Produce monthly labor force and unemployment estimates for states and selected substate areas.

Geography

Annual estimates for the nation, states, and cities and counties of 250,000 or more. Eventually, areas as small as census tracts using multi-year averages.

Monthly estimates for the nation; annual-average estimates for states and large metropolitan areas and cities.

Monthly and annual estimates for over 7,000 geographic areas including all cities and counties of 25,000 or more, and all cities and towns in New England.

Sample Size

About 800,000 addresses per year during the testing phase (2000-2004); about 3 million addresses per year when fully implemented (planned for 2005). Data are collected from about one-twelfth of the sample each month.

About 73,000 addresses per month. An address is in sample for 4 consecutive months, out for the following 8 months, back in for the next 4 months, and then retired from the sample.

The LAUS program is not directly based on a sample. Estimates for states and large substate areas are produced from statistical models; other estimates are prepared through indirect estimation techniques.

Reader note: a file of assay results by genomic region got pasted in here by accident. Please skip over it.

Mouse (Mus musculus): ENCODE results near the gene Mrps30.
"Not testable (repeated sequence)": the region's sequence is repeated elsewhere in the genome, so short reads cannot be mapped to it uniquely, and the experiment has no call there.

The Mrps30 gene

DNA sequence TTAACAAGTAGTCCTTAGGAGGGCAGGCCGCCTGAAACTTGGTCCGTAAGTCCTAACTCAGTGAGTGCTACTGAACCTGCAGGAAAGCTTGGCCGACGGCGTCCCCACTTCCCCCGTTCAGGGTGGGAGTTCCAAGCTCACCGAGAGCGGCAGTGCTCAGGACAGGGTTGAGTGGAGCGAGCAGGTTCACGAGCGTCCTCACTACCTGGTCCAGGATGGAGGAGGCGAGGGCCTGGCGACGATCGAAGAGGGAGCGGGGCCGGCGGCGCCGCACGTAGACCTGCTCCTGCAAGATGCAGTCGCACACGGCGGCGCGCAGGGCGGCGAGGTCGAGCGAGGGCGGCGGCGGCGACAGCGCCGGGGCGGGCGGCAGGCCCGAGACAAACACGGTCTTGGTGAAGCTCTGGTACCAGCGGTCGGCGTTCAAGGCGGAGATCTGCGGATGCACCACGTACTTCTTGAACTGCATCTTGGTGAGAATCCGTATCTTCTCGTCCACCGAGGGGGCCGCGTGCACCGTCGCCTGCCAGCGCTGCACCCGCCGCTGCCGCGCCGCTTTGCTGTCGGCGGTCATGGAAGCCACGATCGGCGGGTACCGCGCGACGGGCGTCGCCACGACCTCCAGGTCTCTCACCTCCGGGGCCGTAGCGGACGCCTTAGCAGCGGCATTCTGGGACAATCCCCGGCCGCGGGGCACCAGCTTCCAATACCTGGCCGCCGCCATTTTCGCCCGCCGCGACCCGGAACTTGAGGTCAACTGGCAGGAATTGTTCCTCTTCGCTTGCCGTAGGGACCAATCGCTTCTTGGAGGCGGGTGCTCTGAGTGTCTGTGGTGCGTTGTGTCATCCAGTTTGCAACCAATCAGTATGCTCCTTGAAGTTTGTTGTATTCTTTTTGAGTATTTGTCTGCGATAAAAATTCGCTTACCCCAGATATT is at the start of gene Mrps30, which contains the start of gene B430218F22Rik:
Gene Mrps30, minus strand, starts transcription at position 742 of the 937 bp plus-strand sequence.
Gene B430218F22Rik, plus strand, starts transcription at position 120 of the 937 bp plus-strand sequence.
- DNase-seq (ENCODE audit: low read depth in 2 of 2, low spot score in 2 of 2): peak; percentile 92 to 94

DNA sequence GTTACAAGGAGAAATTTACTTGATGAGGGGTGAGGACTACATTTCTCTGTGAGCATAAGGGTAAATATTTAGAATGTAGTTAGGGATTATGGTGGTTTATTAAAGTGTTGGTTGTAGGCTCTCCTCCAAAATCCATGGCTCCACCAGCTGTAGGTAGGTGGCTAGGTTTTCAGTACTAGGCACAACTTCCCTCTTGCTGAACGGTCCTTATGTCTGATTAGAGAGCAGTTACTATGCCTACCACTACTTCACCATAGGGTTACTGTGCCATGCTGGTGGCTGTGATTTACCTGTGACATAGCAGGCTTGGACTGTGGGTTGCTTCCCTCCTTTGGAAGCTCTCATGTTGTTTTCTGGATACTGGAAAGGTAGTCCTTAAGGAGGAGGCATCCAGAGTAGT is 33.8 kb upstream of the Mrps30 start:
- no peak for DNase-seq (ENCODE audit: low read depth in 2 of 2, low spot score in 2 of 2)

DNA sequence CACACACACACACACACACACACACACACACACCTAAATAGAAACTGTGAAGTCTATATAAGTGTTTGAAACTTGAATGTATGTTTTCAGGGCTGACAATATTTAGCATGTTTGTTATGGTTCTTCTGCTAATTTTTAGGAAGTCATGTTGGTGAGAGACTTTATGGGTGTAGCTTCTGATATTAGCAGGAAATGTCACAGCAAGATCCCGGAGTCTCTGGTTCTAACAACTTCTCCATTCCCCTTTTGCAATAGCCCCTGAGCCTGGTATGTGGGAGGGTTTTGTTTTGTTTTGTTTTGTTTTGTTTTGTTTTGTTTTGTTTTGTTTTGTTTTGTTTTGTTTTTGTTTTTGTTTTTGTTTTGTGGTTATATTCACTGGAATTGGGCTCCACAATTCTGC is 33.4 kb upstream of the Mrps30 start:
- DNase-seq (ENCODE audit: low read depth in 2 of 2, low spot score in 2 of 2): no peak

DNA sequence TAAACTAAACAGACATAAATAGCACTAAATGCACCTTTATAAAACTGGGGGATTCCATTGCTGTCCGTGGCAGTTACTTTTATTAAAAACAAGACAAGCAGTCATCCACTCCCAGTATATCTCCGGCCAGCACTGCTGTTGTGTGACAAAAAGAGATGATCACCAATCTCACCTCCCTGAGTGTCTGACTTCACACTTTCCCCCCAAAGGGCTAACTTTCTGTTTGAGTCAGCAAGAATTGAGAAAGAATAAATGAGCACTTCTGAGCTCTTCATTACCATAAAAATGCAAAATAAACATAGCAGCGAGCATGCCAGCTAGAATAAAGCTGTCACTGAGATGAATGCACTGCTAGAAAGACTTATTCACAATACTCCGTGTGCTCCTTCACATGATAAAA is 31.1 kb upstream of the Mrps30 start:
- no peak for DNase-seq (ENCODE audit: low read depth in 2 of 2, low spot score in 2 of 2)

Data Collection Method

Mail, telephone, and personal-visit interviews for the 50 states and the District of Columbia. About half the responses are obtained by mail. When fully implemented, the ACS will include Puerto Rico. The ACS is a mandatory survey. 

Telephone and personal-visit interviews for the 50 states and the District of Columbia. The CPS is a voluntary survey.

 The LAUS program does not conduct interviews.

Residency Status

The ACS includes a person at the address where they are at the time of the survey if they have been there, or will be there, more than 2 months, whether or not they have a “usual residence elsewhere.”

The CPS sample unit’s householder (one of the people in whose name the unit is rented or owned) must consider the unit to be their place of usual residence (where they spend most of the time during the year) to be counted as an occupied unit. If a family has more than one home, the interviewer has to determine if the sample unit is their usual residence.

Same as the CPS.

Population Universe